He Was a Fool

Satanism, however, is far more than a movie set and a red robe. Practicing the black arts leads to what lives within the shadows, and you never know what you are going to attract by dabbling in such things. Often times, those who argue that black magic doesn’t work haven’t personally practiced it. Having experienced it directly, I am one who believes that some doors are meant to remain shut, but fools rush in where angels fear to tread, and if anything could be said of my father it was that he was a fool.

Rabbit Hole: A Satanic Ritual Abuse Survivor’s Story by David Shurter

Drunk on Power

For a long time, I just figured that my parents’ friends were a bunch of sick rich pedophiles enamored of the 1960s and 1970s cinema genre of witchcraft and the Devil, like the popular Vincent Price movies portrayed at the time. Often referred to as “happenings,” during these events, drunk, drugged-out narcissists paid my parents to do what they wanted with my siblings and me. (All three of my siblings are much older than I.) For many years into my young adulthood, I thought that the satanic stuff was basically their one step beyond hedonism. Bored, rich, and demented beyond reason, they assumed that my father in his high priest red robes (signifying blood sacrifice) would be their fall guy if the group were exposed. Both of my parents participated in orgies involving children, which was instrumental to Omaha’s “happenings.”

…Rich, affluent, and powerful, my parents and their friends held beliefs that were well thought out and complex. Doctors, lawyers, law enforcement, high-ranking businessmen, and politicians—the people involved were community pillars, wealthy, well educated, well connected, and completely drunk on the power their group wielded.

…As a child, I couldn’t tell anyone what was happening because I couldn’t trust who was involved and who wasn’t, and what was happening was so crazy that I figured no one would believe me even if I told. People were adept at looking away, fearing they would somehow become involved in things too sordid to speak publically about.

Rabbit Hole: A Satanic Ritual Abuse Survivor’s Story by David Shurter

Stalking and Social Engineering: Wheel-of-Slander

Abusive individuals, stalkers and criminals specializing in destroying or selling human beings (e.g., human traffickers, pimps, etc.) all have one primary goal: isolate the target. The wheel-of-slander is one of many methods commonly used to isolate a victim while simultaneously convincing other people that the victim ‘deserves’ whatever horrible crimes the stalker or criminal chooses to perpetrate.

Establishing Trust

This technique does not require establishing a level of trust. It only requires identifying established gossips and their hot-button topics.  A period of observation and casual interaction is usually sufficient.

Initiating the Gossip

The stalker approaches the gossip with ‘news’ about the target, who just happens to be [hot button issue]. The stalker purposely crafts an enticing story, specifically designed to get the gossip emotionally involved in attacking the target. The story leaves out all concrete evidence, details about the stalker and the source(s) for the ‘facts’ provided. Instead, ‘proof’ is provided in common everyday actions and interactions, such as: the way the person walks or speaks, the type of clothes they wear, their physical address or even the color of their eyes/skin/hair.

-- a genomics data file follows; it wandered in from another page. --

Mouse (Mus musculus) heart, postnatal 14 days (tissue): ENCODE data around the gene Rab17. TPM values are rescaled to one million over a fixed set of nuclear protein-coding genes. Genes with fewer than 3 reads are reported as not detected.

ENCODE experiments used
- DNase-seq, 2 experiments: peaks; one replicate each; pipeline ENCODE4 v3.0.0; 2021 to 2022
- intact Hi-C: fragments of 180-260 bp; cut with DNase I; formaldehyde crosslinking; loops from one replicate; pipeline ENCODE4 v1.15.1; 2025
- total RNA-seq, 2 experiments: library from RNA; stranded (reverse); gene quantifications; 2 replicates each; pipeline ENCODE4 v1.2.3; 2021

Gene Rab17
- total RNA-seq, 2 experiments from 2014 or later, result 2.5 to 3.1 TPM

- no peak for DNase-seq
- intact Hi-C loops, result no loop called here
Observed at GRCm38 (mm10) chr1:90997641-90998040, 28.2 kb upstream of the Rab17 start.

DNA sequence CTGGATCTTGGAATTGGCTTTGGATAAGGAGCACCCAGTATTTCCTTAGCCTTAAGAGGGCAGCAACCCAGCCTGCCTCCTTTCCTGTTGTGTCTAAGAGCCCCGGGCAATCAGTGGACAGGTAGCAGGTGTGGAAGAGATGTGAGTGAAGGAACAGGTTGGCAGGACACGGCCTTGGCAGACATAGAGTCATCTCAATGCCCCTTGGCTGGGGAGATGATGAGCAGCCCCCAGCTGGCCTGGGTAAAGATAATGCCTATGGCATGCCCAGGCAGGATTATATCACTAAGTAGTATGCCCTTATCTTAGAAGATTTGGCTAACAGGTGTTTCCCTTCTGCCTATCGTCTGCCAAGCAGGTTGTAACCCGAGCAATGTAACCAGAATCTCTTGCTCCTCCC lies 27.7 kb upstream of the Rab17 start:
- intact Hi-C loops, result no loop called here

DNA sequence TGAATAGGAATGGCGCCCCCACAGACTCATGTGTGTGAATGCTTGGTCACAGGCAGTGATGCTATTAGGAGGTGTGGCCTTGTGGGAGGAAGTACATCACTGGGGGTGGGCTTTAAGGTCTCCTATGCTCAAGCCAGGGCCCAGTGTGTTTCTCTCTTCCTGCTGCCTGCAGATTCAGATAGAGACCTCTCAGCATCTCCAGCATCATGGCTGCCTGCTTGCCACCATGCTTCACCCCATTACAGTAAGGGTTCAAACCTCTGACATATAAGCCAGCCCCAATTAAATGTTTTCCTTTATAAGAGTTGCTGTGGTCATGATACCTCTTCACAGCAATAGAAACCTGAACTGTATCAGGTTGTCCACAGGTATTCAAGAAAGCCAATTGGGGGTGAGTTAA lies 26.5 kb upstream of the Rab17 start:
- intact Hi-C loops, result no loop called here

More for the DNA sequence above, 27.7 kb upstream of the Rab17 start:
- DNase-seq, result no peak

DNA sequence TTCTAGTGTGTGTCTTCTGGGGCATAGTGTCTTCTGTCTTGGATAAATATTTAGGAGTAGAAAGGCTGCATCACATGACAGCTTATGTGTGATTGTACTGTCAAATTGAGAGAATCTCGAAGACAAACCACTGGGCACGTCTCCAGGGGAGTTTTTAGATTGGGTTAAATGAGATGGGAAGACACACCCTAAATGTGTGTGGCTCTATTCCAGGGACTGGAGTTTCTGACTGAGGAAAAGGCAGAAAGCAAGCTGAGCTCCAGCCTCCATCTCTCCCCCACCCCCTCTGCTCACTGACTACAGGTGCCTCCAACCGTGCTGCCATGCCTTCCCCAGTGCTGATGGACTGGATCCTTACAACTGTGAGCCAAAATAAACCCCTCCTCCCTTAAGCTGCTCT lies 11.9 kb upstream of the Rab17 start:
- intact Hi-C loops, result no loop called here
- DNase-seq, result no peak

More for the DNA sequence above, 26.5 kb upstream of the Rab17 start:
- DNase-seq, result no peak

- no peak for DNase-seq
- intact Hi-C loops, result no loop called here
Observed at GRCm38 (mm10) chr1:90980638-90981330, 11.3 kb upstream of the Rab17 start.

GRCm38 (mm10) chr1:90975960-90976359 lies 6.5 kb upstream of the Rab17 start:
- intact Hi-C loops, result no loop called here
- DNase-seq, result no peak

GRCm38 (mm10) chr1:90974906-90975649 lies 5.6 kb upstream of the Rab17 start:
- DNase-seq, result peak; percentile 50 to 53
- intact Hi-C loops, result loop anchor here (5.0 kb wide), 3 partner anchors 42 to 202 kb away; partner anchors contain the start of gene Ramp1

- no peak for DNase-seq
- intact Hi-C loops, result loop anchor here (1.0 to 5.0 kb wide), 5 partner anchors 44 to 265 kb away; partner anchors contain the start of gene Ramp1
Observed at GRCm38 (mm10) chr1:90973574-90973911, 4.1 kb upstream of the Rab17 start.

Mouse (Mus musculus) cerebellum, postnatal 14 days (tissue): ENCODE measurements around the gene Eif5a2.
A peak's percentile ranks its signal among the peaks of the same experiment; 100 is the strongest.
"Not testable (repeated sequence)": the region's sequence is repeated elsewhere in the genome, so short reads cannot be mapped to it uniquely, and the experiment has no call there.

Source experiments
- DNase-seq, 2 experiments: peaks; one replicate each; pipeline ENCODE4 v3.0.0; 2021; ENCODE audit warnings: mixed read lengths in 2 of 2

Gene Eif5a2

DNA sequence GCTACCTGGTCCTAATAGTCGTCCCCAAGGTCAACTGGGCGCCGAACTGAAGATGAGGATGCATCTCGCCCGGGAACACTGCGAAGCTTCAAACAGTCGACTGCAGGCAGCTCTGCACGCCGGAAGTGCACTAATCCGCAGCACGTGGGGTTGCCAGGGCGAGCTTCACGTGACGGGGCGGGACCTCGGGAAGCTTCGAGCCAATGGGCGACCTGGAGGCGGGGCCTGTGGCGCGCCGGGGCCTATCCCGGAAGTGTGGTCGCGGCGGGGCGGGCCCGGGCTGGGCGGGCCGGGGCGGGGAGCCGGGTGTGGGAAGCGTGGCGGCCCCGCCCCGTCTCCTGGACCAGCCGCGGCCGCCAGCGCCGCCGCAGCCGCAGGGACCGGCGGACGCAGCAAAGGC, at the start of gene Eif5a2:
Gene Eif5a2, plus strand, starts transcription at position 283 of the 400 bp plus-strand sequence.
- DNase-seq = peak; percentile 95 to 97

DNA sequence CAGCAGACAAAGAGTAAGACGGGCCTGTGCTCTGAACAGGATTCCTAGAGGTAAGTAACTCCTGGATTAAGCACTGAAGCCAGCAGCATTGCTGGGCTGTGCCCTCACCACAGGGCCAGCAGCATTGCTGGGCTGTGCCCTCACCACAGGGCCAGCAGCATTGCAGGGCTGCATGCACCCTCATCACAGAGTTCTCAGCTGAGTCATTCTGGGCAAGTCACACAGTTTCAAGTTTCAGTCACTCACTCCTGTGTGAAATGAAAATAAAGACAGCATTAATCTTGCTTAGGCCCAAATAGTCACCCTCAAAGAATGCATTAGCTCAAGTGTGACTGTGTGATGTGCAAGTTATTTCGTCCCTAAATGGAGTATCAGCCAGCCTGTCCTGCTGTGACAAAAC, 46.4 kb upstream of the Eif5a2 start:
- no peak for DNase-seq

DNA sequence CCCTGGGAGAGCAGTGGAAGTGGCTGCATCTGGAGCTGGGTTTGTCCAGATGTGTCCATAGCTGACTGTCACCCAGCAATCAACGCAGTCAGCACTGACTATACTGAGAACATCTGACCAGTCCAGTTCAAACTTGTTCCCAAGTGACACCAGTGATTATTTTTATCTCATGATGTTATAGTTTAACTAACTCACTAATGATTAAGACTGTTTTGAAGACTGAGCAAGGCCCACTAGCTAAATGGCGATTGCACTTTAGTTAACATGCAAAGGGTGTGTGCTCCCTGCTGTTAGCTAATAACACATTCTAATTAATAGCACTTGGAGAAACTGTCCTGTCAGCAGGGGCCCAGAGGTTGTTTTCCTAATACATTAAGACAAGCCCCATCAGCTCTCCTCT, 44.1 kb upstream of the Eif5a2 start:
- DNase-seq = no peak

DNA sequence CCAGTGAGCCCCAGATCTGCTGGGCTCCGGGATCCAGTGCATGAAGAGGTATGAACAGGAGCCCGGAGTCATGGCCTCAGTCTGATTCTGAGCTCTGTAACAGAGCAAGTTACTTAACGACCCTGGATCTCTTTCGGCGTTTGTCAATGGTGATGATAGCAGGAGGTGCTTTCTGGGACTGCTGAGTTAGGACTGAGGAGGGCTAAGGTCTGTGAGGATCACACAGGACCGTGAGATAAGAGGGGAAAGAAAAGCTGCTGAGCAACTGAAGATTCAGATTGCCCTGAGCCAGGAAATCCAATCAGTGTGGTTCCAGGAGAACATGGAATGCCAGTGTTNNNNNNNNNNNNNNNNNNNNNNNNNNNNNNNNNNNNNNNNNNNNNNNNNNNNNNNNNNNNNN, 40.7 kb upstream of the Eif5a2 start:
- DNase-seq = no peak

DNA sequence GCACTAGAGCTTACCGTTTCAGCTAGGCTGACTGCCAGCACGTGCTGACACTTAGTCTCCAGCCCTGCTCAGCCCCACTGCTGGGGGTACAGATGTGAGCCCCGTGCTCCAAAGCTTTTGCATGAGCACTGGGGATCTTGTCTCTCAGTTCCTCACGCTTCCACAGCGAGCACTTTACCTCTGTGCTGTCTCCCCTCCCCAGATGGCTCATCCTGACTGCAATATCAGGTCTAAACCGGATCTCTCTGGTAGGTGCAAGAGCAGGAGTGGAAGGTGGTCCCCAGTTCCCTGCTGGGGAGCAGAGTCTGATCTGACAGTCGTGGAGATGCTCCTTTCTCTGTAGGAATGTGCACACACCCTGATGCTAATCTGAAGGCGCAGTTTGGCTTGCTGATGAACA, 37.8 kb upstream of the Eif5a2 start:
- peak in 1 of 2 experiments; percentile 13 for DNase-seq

The less concrete or valid the evidence, the more effective the gossiping campaign. This is because the people who enjoy verbally attacking another person (just for fun) will jump in and elaborate, while individuals who are more naïve will begin to believe that these things truly are concrete proof of [hot button issue]. Sadly, the individuals who see through this game will often remain silent and watch it play out from a distance, out of fear of becoming a target themselves.

Wheel-of-Slander

After the first gossip has been inspired to act, the stalker locates the second gossip with a different hot-button issue and proceeds to create an equally fictitious story about the target. This second gossip proceeds to spread vicious rumors with loose (at best) and completely irrelevant (at worse) indicators of ‘proof’ that the target is [second hot button topic].

Sadly, most people will not consider how highly improbable it is for multiple extreme accusations levied at a single individual to contain any amount of verifiable truth. In fact, the accusations could completely contradict one another, and the crowd-response will usually consist of a poorly defined sense of fear and revulsion that can best be defined as this is a bad and dangerous person – stay away.

Common slanderous accusations used during a Wheel-of-Slander assault in the United States:

  1. Abuser (e.g., Child, Animal, etc.)
  2. Criminal Activity (e.g., They claim to be trustworthy, but they are really [hot button issue] – they just haven’t been caught yet)
  3. Cultural Heritage (e.g., They claim to be X, but they are really Y)
  4. Dating or ‘Interest’: (e.g., They claim to be single or in a relationship, but they are really dating or trying to date [hot button issue])
  5. Drug or Alcohol Addiction (e.g., They deny it, but they are really getting high/drunk in secret – they make sure no one sees them buying or using the stuff.)
  6. Hate Group Association (e.g., They deny it, but they are really a member of [hate group])